In fact, had she been a little more patient, she could have learned even more.
In your training you can bang full steam ahead as long as you want, but there’s no guarantee it will get you where you want to go. The walls will dictate you if you let them.
Always listen to a humble worm when it’s trying to show you other perspectives. Talk to as many worms as possible. Listen for as long as possible. Become a worm yourself.
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The dojo can be a perplexing place. Everything is different – the clothes, the atmosphere, the terminology, the etiquette…it truly is a whole different culture. Why then are we expected to jump in without any knowledge of what to expect? Even experienced students get tripped up by the intricacies of the martial arts.
Every dojo has its own way of operating, but over the years I have found certain foundational concepts that lead practitioners to success and longevity in their training. I have also noticed some very common pitfalls that trap students in ways they never saw coming. It is my goal with this ebook to give students of all ages and ranks a deeper understanding of how to prosper in their chosen art.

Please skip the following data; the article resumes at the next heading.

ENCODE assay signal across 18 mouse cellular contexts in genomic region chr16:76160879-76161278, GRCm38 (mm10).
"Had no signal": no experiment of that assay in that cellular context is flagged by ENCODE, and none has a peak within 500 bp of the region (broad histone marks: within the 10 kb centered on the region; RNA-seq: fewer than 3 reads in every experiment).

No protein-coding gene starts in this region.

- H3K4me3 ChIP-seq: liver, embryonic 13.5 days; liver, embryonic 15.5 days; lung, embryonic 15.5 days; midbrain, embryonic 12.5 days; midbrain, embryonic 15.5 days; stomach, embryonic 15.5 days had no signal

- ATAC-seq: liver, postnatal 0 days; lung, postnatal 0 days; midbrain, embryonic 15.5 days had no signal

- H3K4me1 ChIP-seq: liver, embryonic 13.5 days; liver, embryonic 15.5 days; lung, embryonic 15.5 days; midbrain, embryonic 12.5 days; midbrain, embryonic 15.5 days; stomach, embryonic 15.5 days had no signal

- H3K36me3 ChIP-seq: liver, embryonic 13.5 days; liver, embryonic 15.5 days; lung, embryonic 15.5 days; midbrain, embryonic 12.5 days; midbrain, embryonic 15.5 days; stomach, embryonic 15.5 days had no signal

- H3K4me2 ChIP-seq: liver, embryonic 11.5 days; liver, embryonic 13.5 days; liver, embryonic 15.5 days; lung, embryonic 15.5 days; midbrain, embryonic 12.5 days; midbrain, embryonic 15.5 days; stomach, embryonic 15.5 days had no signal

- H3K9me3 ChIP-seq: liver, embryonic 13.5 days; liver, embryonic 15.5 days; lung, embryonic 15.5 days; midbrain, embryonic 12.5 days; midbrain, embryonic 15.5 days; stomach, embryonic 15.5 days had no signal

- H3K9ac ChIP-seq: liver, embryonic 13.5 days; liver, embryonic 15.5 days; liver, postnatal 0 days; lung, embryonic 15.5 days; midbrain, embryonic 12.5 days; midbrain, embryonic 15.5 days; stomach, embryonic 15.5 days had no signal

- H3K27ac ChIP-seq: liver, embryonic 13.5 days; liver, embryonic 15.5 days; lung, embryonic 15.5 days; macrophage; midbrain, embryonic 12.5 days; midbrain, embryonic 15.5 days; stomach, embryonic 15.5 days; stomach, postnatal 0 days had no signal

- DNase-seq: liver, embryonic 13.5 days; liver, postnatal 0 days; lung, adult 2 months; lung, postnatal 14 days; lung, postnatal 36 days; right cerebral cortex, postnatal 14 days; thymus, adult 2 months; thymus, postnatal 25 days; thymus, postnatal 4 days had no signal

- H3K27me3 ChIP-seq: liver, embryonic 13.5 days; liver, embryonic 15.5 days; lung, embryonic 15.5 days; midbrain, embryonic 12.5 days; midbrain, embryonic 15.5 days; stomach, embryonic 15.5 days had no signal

Who It’s For:
This ebook is for traditional martial artists of all styles and experience levels. I start at the very beginning in order to help prepare individuals who have never stepped foot in a dojo. I move on to explain how to achieve continued success for current students, and end with advanced advice for people who are black belt and beyond.
Parents who are starting their kids in the arts can also benefit. As a parent, it is critical that you have an understanding of what is normal and abnormal behavior in a martial art school. Furthermore, you’ll want to learn how to deal with problem students, teachers, and other issues that could arise. You can also pass this ebook on to your child (depending on age of course) as it is written in a very accessible manner.